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Lavrov Says Recognition Of Breakaway Georgian Regions Irreversible


Russian Foreign Minister Sergei Lavrov

Russian Foreign Minister Sergei Lavrov

Russian Foreign Minister Sergei Lavrov has given a wide-ranging interview addressing relations with Georgia and rejecting Western criticism of Moscow’s foreign and domestic policies.

In comments to Russia's RTVi television channel released on April 11, Lavrov welcomed the pragmatism of Georgian Prime Minister Bidzina Ivanishvili's government and said Moscow is ready to expand ties with Tbilisi.

But Lavrov said Moscow will not revise its decision after the brief conflict between Russia and Georgia in August 2008 to recognize the independence of Georgia's breakaway regions of Abkhazia and South Ossetia.

"There will be no Russian politician to say we should go back to what it was," Lavrov said. "That can't be, no matter what you think about it."

Turning to U.S.-Russian relations, Lavrov criticized recent legislation to punish Russian officials said to be involved in the 2009 death of whistle-blowing lawyer Sergei Magnitsky and other alleged abuses.

"I view the fact that [the U.S.] Congress literally pushed through a harsher version [of the Magnitsky Act] than the one initially proposed by [Maryland Democratic] Senator [Benjamin] Cardin not only as a manifestation of the Russophobia that is traditionally present on Capitol Hill but also as a desire to annoy [U.S. President Barack] Obama."

Moscow has rejected the Magnitsky act as meddling in its internal affairs and responded by banning U.S. adoptions of Russian children.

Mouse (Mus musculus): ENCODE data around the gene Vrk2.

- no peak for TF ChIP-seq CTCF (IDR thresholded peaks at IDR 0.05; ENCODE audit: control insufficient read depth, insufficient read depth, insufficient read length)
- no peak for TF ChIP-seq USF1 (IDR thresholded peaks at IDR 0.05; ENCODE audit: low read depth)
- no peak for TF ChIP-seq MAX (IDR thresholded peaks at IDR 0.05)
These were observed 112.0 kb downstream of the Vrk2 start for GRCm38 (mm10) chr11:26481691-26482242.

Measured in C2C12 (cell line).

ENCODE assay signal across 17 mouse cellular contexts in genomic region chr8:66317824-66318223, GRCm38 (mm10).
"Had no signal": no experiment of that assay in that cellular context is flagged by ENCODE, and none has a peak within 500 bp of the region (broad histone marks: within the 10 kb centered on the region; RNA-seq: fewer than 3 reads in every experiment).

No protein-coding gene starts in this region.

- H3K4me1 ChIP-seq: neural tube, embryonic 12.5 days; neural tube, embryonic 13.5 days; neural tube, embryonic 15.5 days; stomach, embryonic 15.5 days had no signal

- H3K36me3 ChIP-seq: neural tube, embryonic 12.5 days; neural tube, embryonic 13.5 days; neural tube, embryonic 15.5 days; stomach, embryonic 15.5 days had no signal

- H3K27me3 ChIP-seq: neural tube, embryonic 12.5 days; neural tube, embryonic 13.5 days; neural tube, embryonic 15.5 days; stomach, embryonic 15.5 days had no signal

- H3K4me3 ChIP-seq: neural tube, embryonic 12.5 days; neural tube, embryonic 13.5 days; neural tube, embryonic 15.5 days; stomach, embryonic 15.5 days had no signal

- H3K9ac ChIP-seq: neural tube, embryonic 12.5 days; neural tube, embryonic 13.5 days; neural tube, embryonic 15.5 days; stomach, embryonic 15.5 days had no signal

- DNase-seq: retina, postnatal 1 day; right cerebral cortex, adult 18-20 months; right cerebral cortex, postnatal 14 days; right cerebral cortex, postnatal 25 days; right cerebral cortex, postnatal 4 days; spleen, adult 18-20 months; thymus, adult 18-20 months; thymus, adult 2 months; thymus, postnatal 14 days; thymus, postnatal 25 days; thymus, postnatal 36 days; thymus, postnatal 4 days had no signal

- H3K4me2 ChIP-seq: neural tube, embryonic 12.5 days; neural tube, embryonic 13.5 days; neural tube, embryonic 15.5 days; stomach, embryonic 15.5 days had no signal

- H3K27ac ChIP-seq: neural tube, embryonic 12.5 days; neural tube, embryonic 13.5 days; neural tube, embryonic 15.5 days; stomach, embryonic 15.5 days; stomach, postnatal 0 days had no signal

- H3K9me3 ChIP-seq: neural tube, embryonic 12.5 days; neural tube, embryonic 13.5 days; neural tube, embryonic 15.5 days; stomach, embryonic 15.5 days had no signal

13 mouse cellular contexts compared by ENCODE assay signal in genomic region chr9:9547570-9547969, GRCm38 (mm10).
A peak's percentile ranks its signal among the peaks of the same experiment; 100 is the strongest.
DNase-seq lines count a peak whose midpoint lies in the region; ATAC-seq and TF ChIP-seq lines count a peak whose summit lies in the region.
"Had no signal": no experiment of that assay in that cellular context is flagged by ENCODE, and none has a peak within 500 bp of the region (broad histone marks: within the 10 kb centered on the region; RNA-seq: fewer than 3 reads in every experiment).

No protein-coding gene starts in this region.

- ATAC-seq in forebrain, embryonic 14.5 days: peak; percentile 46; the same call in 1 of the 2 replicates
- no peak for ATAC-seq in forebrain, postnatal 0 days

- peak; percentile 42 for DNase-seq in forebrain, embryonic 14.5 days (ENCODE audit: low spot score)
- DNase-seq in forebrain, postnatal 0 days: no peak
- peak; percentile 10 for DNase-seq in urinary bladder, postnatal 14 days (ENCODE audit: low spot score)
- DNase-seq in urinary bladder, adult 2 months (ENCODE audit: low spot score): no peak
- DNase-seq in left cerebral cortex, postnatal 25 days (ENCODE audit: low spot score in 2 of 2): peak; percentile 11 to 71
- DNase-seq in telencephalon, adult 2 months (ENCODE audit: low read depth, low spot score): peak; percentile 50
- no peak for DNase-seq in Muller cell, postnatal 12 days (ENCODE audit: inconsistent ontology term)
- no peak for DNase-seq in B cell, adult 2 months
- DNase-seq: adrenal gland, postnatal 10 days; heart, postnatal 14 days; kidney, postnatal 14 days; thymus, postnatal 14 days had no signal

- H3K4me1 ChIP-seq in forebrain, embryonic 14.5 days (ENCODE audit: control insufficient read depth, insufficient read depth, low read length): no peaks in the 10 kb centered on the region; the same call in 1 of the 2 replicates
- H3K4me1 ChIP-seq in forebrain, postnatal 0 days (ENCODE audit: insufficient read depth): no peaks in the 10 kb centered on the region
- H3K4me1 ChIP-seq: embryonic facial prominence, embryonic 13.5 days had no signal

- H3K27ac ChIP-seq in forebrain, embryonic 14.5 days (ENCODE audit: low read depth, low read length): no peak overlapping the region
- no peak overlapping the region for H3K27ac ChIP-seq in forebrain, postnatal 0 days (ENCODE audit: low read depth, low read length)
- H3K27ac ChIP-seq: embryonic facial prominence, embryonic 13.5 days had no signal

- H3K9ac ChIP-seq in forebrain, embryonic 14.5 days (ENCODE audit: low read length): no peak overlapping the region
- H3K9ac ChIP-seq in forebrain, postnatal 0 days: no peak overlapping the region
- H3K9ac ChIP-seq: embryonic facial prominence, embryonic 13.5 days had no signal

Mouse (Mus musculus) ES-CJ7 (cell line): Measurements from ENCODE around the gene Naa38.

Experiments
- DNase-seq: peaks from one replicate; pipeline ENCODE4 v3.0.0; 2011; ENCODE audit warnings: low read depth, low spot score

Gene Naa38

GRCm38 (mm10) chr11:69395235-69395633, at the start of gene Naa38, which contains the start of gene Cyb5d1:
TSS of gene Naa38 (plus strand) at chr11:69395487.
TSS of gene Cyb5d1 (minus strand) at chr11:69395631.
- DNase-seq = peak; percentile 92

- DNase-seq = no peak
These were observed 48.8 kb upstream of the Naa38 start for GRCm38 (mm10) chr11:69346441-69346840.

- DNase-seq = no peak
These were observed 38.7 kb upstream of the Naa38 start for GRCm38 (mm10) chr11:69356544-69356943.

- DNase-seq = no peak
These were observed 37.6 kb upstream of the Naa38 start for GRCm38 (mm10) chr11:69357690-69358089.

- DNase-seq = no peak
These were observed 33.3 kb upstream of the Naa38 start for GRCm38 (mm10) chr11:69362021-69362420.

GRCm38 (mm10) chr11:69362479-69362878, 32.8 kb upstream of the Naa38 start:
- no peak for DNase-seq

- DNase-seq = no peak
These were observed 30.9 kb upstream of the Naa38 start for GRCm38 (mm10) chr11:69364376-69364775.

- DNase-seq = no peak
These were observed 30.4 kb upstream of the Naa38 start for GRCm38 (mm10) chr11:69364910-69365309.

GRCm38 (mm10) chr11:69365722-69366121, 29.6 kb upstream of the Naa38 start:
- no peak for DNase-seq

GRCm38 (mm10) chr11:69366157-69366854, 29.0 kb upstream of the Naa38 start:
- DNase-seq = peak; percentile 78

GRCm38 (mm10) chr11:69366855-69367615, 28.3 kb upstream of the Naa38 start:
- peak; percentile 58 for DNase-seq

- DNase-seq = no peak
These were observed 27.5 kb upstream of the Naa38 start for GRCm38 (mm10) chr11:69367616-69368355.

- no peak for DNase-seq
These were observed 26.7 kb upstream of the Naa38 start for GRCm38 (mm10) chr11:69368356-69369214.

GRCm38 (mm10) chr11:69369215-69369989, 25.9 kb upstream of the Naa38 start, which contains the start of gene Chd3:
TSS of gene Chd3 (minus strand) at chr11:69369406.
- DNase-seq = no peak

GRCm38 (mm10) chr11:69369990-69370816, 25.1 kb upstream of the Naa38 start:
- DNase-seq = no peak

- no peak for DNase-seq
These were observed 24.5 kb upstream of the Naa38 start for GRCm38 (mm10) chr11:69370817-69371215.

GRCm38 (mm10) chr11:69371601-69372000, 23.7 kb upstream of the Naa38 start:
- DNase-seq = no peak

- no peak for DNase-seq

Lavrov also spoke of U.S. plans to develop a missile-defense shield in Europe. He said Moscow demands more clarity on the plans.

"We don't just need legal guarantees," Lavrov said. "We need an agreed list of criteria that would allow us to verify, at every concrete stage, that these guarantees are met and that the development of U.S. global missile defense corresponds to the initially declared goal, that is to respond to missile threats from outside the Euro-Atlantic region."

Washington says the shield is to protect NATO countries from attacks by rogue regimes. But Moscow says it still needs to be convinced the shield will not be aimed at Russian missiles and will undermine the country’s security.

Lavrov also took aim at Western critics of Russia’s prosecution of opposition leader and anticorruption blogger Aleksei Navalny.

"If we say that bloggers should be more equal, to quote [George] Orwell, than nonbloggers, then we'll have an 'Animal Farm' instead of democracy," Lavrov said. "Everyone should be equal before the law, and if there are accusations of economic misdoings, they should be investigated, whether it's a blogger or not."

Navalny, who led street protests against Vladimir Putin in late 2011, faces embezzlement and fraud charges and, if convicted, could face a prison term. Navalny’s supporters claim the charges against him are politically motivated and designed to silence criticism of the government.

Based on reporting by Interfax, RIA-Novosti, ITAR-TASS, and apsny.ge
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